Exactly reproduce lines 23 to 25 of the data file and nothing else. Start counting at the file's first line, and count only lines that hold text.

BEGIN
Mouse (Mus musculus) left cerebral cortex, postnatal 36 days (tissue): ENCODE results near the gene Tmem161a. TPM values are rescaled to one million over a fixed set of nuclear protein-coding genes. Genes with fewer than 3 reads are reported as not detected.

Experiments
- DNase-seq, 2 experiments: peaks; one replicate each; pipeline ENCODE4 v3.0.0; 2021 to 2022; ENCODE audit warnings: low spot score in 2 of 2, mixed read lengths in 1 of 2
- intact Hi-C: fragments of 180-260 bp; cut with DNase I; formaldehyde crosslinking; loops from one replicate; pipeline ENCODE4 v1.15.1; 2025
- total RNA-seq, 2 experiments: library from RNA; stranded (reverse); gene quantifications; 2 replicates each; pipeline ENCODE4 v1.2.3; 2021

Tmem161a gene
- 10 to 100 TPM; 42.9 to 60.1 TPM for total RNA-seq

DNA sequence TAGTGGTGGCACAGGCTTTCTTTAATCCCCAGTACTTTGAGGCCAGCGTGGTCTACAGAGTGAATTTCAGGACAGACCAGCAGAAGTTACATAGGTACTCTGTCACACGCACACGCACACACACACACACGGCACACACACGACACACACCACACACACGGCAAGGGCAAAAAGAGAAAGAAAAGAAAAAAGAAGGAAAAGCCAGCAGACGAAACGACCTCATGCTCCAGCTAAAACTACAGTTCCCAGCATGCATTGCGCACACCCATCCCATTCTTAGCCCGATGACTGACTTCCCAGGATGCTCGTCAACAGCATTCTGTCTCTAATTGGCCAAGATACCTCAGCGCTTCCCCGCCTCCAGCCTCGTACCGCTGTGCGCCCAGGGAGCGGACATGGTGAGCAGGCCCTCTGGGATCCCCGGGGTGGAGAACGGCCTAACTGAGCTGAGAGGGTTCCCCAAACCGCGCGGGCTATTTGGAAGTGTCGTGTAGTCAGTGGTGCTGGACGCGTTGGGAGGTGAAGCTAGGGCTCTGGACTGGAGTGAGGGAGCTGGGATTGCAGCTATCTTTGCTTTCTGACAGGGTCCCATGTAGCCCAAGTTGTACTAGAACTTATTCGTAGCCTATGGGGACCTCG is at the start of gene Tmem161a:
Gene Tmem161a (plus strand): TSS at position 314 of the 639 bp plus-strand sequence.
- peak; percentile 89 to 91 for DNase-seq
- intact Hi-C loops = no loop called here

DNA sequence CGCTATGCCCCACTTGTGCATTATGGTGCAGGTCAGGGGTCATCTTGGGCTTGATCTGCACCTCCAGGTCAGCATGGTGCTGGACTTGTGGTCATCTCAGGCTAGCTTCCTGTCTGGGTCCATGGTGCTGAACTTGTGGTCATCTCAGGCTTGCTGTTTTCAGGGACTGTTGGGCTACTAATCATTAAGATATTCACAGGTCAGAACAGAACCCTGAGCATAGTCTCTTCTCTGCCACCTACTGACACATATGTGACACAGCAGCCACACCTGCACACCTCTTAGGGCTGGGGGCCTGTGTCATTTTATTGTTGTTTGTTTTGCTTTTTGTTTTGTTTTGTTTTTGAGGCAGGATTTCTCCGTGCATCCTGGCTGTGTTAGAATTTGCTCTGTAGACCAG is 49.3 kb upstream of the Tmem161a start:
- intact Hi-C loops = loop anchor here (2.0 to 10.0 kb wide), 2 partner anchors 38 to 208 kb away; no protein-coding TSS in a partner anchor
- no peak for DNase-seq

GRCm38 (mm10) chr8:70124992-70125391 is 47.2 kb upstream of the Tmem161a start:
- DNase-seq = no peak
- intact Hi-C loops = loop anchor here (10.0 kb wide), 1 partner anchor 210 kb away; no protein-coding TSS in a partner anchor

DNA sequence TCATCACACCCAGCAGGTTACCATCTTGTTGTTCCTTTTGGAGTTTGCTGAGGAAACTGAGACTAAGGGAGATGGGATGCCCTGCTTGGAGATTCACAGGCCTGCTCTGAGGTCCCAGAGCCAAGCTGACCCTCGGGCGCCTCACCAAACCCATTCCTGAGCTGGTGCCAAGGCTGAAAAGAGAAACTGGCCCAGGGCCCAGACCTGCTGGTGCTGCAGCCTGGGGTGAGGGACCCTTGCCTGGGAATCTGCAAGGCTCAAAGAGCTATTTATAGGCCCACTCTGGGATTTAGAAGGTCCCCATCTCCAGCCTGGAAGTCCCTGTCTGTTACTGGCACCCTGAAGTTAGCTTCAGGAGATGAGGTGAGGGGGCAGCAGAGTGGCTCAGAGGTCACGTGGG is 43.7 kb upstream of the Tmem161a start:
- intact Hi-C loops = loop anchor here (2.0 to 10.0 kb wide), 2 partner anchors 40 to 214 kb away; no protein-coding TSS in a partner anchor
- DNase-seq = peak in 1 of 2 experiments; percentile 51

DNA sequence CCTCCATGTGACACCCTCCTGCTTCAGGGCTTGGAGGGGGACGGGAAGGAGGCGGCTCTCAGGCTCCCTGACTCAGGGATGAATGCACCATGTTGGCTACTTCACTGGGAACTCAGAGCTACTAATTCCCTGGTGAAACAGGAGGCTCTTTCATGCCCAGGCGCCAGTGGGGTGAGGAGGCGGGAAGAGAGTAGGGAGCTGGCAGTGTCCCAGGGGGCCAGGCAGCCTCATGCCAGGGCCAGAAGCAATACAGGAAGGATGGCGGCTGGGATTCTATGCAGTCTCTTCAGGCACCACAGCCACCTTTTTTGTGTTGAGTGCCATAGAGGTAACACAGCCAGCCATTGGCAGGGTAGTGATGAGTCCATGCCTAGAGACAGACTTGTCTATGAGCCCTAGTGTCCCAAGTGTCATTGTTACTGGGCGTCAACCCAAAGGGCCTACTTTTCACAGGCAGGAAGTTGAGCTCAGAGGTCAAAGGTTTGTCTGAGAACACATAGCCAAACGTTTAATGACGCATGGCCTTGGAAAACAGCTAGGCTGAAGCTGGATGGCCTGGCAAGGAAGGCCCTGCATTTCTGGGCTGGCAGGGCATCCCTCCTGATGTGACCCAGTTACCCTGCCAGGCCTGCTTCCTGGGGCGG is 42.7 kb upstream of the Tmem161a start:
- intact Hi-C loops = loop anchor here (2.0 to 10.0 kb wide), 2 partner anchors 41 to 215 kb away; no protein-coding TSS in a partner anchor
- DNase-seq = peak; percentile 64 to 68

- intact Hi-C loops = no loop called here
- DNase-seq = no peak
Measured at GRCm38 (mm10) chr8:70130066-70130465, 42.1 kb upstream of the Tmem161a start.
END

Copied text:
- DNase-seq = peak; percentile 64 to 68

- intact Hi-C loops = no loop called here
- DNase-seq = no peak